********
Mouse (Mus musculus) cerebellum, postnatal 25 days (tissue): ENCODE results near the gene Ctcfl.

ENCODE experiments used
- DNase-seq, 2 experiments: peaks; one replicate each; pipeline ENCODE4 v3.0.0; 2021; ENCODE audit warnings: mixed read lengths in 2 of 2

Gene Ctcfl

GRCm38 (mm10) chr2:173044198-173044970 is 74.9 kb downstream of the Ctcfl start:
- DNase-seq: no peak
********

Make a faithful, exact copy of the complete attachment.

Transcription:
Mouse (Mus musculus) cerebellum, postnatal 25 days (tissue): ENCODE results near the gene Ctcfl.

ENCODE experiments used
- DNase-seq, 2 experiments: peaks; one replicate each; pipeline ENCODE4 v3.0.0; 2021; ENCODE audit warnings: mixed read lengths in 2 of 2

Gene Ctcfl

GRCm38 (mm10) chr2:173044198-173044970 is 74.9 kb downstream of the Ctcfl start:
- DNase-seq: no peak